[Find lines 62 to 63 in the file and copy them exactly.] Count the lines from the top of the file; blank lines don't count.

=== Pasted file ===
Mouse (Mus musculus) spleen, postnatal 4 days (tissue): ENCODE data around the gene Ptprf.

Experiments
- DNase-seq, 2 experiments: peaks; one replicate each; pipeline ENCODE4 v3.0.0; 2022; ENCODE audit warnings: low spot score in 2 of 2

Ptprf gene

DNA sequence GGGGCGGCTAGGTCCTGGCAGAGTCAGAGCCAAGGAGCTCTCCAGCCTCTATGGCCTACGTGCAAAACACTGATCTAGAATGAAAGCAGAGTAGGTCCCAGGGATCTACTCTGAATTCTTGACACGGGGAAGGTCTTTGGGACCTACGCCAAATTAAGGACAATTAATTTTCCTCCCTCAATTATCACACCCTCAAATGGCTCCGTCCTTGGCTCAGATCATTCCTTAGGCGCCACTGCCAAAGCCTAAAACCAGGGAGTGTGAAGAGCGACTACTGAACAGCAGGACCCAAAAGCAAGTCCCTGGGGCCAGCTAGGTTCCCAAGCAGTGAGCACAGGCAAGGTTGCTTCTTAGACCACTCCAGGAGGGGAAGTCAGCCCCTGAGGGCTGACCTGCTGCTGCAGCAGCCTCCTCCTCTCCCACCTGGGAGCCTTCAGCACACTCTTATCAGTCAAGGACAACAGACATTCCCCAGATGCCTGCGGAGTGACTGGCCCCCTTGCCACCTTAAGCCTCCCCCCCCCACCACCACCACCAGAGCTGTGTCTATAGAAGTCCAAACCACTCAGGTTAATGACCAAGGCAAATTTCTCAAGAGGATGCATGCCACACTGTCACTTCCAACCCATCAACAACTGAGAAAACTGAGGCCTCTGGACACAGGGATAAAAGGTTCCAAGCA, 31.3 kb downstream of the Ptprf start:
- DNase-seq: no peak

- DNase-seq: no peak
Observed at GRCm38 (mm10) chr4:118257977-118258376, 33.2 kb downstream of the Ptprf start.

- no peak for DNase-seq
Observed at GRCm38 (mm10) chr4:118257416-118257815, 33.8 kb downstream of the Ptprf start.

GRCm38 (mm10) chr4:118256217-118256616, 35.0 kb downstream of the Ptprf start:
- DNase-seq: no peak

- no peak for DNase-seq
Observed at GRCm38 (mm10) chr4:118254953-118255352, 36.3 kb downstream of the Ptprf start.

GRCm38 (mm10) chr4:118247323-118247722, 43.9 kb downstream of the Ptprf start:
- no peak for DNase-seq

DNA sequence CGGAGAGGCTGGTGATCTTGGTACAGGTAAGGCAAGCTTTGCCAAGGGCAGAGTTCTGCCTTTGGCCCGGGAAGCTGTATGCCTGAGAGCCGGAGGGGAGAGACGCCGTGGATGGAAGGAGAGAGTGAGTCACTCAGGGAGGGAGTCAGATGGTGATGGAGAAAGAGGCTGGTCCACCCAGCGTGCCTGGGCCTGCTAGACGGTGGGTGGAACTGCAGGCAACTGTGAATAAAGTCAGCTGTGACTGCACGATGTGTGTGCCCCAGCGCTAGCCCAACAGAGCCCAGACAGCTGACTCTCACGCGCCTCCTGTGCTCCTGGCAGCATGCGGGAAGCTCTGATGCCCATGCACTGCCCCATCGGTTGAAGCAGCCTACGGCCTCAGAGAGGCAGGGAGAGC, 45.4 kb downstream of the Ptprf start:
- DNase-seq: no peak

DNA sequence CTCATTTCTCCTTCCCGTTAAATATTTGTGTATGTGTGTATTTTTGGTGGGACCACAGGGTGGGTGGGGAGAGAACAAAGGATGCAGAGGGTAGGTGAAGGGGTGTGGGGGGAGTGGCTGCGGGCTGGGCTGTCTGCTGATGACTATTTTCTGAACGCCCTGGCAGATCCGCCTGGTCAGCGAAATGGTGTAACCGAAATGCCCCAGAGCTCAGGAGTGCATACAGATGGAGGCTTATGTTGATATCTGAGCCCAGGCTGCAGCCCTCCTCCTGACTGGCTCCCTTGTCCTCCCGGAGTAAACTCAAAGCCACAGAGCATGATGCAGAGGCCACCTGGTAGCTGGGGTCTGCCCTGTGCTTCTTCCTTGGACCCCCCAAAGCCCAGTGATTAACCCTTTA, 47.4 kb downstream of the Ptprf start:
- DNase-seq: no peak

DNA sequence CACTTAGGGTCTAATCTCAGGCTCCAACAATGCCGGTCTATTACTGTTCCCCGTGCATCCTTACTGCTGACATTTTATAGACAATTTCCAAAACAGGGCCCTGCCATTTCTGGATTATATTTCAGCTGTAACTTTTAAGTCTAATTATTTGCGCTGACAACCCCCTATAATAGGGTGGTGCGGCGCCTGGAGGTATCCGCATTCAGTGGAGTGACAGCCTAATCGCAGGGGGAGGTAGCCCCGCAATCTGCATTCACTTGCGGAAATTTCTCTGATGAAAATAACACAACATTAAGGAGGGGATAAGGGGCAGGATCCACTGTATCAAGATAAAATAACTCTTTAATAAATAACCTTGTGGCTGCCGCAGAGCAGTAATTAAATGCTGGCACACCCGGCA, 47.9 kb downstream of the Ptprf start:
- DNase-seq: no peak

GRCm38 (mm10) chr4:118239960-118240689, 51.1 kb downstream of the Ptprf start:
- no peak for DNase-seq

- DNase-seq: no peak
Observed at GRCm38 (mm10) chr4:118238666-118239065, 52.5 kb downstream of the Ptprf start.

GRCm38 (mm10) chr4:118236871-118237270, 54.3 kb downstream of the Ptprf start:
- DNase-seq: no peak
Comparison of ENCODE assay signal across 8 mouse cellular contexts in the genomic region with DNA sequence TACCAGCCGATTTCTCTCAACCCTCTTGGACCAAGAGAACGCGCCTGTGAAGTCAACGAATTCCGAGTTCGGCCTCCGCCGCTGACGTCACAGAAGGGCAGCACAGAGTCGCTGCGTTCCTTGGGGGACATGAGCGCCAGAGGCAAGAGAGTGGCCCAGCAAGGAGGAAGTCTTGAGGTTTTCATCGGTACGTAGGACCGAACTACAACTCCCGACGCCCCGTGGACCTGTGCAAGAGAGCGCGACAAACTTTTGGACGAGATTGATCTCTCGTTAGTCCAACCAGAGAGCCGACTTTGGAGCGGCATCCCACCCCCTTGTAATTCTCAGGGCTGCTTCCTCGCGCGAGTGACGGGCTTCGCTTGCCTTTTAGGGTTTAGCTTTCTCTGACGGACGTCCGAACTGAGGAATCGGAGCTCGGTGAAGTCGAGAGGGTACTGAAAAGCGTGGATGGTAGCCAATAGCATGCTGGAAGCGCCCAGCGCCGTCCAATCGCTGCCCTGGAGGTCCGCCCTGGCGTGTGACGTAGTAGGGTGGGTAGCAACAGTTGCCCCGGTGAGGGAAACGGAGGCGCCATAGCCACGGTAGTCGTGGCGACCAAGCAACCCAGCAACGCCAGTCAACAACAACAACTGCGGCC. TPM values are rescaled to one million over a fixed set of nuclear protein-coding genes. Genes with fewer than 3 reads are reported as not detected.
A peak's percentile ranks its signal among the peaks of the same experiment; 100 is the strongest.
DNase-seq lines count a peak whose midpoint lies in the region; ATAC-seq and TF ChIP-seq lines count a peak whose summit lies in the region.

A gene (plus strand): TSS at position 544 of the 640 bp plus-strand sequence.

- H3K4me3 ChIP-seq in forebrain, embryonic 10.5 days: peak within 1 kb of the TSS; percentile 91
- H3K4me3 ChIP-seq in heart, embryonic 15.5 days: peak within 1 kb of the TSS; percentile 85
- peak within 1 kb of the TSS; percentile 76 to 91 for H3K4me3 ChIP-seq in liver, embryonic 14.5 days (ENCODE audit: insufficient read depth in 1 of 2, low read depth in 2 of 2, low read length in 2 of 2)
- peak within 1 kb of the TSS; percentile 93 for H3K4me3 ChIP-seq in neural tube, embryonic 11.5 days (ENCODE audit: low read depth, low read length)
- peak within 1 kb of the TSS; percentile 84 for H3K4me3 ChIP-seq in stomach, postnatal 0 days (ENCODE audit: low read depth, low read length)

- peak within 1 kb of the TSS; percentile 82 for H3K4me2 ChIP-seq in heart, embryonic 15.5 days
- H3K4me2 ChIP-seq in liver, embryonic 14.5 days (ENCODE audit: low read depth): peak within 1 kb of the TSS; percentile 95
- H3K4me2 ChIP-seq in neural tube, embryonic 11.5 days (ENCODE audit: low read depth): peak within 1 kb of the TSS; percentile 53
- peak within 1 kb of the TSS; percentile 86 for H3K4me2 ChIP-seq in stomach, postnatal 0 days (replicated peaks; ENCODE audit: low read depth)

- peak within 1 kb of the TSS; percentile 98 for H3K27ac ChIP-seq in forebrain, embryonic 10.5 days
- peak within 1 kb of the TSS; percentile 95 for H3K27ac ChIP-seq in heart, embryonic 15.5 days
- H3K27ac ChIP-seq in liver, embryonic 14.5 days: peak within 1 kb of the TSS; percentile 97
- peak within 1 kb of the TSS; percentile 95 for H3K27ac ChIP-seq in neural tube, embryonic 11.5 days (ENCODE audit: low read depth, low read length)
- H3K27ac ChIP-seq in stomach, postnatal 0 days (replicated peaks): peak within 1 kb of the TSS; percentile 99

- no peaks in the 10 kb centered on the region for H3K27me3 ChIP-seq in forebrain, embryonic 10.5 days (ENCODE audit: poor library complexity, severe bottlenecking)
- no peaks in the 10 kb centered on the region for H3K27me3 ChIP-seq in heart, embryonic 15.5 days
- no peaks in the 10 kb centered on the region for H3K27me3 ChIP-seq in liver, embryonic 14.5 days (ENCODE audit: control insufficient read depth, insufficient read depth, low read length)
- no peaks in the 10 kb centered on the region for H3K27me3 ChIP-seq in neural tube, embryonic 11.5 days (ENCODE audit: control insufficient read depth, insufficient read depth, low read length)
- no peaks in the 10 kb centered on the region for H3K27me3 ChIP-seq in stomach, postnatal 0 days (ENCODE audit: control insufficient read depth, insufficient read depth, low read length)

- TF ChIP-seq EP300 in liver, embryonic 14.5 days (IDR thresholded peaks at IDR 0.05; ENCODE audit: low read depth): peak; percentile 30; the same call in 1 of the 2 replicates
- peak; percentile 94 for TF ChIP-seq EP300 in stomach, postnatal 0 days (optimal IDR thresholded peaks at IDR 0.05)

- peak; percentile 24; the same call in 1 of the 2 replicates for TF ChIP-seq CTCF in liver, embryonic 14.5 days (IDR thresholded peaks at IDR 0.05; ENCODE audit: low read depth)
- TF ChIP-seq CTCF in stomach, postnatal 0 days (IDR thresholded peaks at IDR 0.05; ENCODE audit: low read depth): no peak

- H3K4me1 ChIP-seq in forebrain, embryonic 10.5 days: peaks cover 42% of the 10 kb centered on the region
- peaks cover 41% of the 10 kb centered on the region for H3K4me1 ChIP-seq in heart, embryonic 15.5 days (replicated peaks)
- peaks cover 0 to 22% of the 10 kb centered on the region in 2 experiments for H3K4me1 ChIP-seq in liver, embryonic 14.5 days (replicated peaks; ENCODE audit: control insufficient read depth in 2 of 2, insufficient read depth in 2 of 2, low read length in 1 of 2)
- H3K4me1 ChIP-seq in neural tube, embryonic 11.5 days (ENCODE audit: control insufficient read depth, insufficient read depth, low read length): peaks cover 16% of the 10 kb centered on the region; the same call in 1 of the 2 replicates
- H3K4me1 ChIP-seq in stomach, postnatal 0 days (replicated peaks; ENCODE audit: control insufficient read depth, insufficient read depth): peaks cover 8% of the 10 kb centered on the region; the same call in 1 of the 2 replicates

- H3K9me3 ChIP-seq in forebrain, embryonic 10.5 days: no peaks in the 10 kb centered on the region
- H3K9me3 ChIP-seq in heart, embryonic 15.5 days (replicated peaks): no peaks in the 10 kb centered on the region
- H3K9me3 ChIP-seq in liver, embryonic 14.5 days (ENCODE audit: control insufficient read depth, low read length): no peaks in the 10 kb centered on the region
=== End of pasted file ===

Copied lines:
- H3K9me3 ChIP-seq in heart, embryonic 15.5 days (replicated peaks): no peaks in the 10 kb centered on the region
- H3K9me3 ChIP-seq in liver, embryonic 14.5 days (ENCODE audit: control insufficient read depth, low read length): no peaks in the 10 kb centered on the region